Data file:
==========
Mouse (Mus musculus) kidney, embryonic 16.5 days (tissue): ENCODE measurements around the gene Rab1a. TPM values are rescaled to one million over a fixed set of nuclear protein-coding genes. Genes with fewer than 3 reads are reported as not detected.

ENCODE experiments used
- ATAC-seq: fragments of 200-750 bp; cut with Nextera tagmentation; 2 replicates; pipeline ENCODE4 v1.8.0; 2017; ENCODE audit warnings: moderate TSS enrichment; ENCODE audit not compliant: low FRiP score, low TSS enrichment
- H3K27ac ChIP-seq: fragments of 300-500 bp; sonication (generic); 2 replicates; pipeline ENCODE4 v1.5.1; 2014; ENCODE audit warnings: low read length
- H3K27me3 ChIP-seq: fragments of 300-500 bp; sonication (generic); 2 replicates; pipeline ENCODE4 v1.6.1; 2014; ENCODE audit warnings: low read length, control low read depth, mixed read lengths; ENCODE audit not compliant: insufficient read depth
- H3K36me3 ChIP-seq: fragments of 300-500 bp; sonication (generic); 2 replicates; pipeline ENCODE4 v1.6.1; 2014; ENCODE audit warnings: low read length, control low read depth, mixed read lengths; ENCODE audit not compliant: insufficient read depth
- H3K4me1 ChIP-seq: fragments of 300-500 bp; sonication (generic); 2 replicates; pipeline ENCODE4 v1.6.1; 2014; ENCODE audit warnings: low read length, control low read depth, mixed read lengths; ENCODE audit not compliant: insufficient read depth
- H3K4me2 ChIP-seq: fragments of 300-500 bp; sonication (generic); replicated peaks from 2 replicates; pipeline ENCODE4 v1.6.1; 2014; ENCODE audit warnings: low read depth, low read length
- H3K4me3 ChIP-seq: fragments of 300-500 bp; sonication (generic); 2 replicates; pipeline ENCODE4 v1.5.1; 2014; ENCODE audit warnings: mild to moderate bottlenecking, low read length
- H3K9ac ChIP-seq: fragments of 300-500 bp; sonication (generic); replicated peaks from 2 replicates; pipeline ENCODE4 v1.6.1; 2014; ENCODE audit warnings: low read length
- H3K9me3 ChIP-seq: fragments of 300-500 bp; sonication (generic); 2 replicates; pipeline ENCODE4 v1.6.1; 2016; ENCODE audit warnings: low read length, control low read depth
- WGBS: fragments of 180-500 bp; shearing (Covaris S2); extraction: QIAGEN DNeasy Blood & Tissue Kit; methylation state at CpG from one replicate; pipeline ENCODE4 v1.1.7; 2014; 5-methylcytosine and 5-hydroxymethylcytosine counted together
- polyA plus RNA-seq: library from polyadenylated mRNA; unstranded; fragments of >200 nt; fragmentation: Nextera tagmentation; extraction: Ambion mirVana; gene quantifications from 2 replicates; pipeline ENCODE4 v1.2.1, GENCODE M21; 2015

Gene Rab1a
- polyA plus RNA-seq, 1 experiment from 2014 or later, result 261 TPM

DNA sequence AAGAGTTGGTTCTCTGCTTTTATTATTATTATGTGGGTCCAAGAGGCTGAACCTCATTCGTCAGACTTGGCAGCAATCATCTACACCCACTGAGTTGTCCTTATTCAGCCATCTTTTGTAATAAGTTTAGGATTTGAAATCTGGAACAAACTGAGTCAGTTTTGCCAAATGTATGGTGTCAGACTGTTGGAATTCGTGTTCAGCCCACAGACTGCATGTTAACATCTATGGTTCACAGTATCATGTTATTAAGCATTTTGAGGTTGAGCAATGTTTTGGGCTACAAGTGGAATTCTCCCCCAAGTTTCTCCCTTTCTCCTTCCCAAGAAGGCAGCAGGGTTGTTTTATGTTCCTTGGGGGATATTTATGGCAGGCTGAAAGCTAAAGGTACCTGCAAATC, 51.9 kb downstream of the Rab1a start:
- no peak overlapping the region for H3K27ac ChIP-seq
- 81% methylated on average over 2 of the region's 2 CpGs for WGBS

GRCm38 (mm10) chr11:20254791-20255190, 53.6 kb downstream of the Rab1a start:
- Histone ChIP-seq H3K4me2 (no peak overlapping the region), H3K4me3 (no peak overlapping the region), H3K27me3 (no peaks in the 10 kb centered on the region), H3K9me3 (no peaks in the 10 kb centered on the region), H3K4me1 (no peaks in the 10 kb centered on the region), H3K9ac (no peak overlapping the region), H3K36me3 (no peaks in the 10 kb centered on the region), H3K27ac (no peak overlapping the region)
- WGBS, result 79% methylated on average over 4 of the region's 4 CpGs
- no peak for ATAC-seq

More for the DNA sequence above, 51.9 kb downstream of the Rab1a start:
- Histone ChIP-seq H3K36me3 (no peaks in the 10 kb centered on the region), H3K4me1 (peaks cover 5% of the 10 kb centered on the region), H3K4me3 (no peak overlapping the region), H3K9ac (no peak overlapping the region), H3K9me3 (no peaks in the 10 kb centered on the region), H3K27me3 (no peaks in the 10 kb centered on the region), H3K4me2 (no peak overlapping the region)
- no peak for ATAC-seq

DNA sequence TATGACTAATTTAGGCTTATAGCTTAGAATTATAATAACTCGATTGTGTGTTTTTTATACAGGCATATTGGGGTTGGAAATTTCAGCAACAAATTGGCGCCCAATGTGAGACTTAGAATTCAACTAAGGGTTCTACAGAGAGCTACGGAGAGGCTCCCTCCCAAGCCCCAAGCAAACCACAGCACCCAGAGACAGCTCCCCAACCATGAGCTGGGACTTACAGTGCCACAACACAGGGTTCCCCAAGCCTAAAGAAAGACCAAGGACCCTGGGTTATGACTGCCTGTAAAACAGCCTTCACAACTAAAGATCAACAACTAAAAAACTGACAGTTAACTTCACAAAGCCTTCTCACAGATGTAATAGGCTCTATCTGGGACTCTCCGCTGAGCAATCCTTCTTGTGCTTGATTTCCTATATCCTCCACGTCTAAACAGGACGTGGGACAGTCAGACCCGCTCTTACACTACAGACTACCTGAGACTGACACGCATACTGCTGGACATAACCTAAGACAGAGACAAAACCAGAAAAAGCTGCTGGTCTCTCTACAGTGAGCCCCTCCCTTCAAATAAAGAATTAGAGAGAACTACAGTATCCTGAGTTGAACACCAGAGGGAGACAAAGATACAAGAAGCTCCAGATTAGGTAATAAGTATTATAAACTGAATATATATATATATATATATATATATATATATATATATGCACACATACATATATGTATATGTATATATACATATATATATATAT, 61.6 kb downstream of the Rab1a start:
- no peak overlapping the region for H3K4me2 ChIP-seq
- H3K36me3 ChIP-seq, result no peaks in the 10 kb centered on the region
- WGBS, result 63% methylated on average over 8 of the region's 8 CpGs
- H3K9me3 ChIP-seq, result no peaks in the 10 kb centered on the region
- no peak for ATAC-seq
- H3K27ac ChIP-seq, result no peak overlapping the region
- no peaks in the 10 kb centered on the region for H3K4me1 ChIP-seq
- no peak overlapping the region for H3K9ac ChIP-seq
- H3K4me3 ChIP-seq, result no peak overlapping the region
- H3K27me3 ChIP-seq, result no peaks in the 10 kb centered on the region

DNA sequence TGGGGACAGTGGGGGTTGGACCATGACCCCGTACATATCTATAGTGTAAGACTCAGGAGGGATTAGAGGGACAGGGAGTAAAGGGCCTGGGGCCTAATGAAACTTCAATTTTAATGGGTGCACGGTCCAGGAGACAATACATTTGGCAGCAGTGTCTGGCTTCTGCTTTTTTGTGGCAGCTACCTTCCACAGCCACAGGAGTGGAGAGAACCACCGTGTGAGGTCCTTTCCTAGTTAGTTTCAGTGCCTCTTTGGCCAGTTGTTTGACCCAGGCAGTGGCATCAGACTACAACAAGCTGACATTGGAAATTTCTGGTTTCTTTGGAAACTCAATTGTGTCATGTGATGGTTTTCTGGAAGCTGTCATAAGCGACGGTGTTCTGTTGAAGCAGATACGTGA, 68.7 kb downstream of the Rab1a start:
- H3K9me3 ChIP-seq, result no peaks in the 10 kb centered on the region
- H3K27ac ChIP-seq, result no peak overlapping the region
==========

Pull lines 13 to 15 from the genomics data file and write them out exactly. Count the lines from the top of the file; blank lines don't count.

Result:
- polyA plus RNA-seq: library from polyadenylated mRNA; unstranded; fragments of >200 nt; fragmentation: Nextera tagmentation; extraction: Ambion mirVana; gene quantifications from 2 replicates; pipeline ENCODE4 v1.2.1, GENCODE M21; 2015

Gene Rab1a
- polyA plus RNA-seq, 1 experiment from 2014 or later, result 261 TPM